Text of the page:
The implants: I thought about using them. Plugging them in. Then I checked their market value. I used the Eve Market Data service which is incredibly useful because you get access to market prices in regions outside the one you’re currently in, which of course you can’t normally do using NEOCOM. It stated that in Amarr the implants were still worth nearly 200 million ISK as a pair (you would expect them to become virtually worthless if everyone in New Eden had them, negating demand), so I shot up there straight away, flogged them, nearly tripled my net worth instantly and then dropped 50 mil on a Prophecy battle cruiser. Why? Because implants are lost when the body that they’re in gets killed, and at my level of experience I’m more likely to get killed over a given duration, and those expensive implants would be wasted. I’m much better off liquidating them and using the large amount of ISK to buy equipment that will more readily increase my experience. It’s a no-brainer.
The next day, I took the vastly more suitable Prophecy over to the POCO station in Chitiamem to help finish the job. It was a spectacular display of fireworks set against an extremely photogenic backdrop.
We had a swarm of drones on the case:
Maryllis's Hyperion, and me getting inadvertently shot at by the boss. But he did a remote repair of my armour damage so that was nice:
We even brought what appeared to be the Southern Khanid Branch of the Maller Owners' Club:
This takedown took place against the awesomely massive, perspective-reinforcing and humbling backdrop of the gas giant:
This Prophecy that I'd bought way up in the northern Domain region seemed to have a led a hard life. Its armour is covered in scars that the nano-repairers ignore because its a surface thing. By the time you read this I'll have modified the fit too as I realised here it was a tad under-gunned. You can see from the kill report below that with all this capability I still came second-to-last in the damage-inflicted list. That's a bit crap.
Tactical! Rookies: learn to use this like reading a book because it makes a gigantic difference to your ability to fight:
We had a Stratios!. An actual real-live Stratios. I've never been this close:
When the station finally let go and exploded, there was nothing left behind - no wreckage, no bits, no evidence, except a rapidly cooling ball of plasma...
...nothing left but vacuum and the unceasing glare of an indifferent star that's seen it all before. The best part of this operation is that the station's owners, Alliance Mining Operations Command, is part of the Space Warriors alliance that wardecced us a few weeks back. This is the payback. Karma. They should be taking notice right about now.
Here's the kill report. Even inanimate stations have them. Experienced capsuleers won't see anything unusual here but for me this is huge, because it's the first 'fleet kill' I've been involved in, even if it's just a station instead of a ship.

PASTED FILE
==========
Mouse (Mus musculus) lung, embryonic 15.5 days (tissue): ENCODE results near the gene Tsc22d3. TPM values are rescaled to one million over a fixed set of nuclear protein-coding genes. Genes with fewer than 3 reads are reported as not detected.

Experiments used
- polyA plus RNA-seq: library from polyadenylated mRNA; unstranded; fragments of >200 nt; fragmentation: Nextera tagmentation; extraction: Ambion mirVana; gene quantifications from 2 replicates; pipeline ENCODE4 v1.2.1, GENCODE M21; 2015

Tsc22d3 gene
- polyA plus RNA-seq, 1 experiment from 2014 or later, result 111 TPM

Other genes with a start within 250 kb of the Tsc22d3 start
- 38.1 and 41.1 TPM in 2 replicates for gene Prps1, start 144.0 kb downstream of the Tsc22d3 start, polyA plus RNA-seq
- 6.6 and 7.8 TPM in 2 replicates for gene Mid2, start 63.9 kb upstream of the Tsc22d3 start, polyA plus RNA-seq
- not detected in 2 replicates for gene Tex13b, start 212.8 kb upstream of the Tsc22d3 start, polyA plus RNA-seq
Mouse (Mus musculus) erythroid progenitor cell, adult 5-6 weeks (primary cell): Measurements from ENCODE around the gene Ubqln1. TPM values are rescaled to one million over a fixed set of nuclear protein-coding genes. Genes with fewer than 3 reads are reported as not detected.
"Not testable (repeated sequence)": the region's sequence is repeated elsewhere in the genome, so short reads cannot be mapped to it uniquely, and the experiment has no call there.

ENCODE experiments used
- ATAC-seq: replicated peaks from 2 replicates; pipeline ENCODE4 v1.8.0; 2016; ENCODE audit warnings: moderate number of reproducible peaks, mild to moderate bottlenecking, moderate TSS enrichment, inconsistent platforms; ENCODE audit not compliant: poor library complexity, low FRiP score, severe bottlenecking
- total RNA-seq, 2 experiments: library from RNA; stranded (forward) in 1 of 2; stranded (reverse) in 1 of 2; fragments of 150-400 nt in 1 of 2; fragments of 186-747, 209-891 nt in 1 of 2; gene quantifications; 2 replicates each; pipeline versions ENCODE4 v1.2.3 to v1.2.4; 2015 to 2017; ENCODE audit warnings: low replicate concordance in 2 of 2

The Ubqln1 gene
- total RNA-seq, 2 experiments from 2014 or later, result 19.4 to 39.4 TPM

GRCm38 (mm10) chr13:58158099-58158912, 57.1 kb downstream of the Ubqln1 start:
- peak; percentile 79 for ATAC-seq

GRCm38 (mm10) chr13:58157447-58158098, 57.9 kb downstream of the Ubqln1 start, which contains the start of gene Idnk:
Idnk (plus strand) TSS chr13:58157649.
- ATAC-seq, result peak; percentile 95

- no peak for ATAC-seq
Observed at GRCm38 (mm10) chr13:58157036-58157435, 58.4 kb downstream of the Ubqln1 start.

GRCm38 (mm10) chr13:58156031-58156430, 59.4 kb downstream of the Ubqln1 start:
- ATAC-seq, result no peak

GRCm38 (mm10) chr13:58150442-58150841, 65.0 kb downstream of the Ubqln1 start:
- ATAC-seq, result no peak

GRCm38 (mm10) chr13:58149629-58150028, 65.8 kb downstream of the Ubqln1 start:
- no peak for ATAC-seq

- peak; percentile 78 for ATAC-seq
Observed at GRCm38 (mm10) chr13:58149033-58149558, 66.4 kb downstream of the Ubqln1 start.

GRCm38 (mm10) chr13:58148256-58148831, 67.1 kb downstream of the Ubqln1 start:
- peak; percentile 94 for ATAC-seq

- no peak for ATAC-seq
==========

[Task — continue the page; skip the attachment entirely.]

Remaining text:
After this we all quickly left the scene and went back to doing our own thing for the rest of the day. I was pumped up and wasn't ready to dock. I found a Blood gang in an asteroid belt and learned to use the Prophecy properly as an area denial weapon which can take on four targets simultaneously with careful use of drones. Rookies: you have to train combat drones. Don't ignore their usefulness. Get drones up to Level V as soon as possible and train all the ancillary skills as well like range multipliers etc. Then of course you've got Salvage Drones with which you can become a mobile pirate recycling platform.
Again, experienced capsuleers will find nothing unusual in any of this report and their jadedness may even cause some private scoffing, but I've only been a fully-qualified capsuleer for three-and-a-half months, and since I joined Outdated Host Productions I've started to contribute to an organisation and a strategy that is tangible and is having a measurable effect on regional politics.
The ongoing unrest and multiple power vacuums going on in Fountain, Delve, Querious and Providence mean that here in Khanid we are right in the centre of it all and ideally placed to take advantage by going in there and claiming a piece of it for ourselves. Hitting this POCO station in Chitiamem was my first steps in getting involved in that, so for me, this was my best day's capsuleering yet.
If I'd stayed in Hedion U up there in the nice safe highsec of Kor-Azor, I wouldn't be doing any of this; and whatever training I'm getting here in lowsec where everything is intrinsically more difficult, is going to increase my chances against the inevitable Drifter invasion that's coming whether we like it or not. You haven't forgotten about that now, have you...?